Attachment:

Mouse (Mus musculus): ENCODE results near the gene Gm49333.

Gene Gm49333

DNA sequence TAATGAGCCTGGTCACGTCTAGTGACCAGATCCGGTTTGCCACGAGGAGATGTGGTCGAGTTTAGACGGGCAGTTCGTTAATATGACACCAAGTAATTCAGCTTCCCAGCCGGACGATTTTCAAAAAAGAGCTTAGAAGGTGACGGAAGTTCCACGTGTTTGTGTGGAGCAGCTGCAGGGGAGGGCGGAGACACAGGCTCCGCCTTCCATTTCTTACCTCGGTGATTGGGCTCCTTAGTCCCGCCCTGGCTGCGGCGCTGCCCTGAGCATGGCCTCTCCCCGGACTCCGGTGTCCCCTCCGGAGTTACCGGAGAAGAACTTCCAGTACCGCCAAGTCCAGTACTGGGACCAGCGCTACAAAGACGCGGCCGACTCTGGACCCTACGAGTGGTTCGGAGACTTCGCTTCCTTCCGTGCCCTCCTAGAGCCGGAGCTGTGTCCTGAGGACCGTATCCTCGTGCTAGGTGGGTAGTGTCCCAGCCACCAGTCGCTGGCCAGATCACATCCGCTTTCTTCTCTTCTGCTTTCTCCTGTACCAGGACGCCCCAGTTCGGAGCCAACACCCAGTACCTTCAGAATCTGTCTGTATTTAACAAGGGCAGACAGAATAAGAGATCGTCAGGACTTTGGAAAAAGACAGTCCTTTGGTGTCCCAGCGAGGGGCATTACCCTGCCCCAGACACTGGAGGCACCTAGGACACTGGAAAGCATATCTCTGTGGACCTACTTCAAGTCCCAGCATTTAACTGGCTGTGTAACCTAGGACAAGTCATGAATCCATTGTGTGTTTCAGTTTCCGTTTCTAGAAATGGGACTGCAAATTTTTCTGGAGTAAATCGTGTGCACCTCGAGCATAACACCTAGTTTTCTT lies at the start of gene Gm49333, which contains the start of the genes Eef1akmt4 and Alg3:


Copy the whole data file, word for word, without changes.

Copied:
Mouse (Mus musculus): ENCODE results near the gene Gm49333.

Gene Gm49333

DNA sequence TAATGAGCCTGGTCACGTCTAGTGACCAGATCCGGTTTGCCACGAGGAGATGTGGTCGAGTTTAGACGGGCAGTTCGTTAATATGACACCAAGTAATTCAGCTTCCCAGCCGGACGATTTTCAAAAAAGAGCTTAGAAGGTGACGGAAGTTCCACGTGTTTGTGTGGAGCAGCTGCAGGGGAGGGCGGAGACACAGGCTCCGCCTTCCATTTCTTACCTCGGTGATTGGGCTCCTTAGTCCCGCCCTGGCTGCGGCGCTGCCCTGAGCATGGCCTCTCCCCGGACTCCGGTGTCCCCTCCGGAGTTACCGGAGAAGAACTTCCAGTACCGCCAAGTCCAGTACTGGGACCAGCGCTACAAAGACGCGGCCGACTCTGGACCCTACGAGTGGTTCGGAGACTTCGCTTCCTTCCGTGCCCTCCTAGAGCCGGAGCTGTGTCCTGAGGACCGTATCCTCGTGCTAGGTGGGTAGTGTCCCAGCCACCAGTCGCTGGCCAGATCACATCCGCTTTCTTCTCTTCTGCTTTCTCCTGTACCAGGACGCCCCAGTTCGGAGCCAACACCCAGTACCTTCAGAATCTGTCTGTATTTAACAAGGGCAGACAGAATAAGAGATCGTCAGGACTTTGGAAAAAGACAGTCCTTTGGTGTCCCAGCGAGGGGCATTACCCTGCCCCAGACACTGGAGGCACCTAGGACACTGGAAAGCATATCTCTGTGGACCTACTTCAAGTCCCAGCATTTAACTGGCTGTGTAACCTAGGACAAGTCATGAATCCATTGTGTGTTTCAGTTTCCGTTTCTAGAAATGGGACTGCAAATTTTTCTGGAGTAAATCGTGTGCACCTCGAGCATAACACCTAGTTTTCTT lies at the start of gene Gm49333, which contains the start of the genes Eef1akmt4 and Alg3: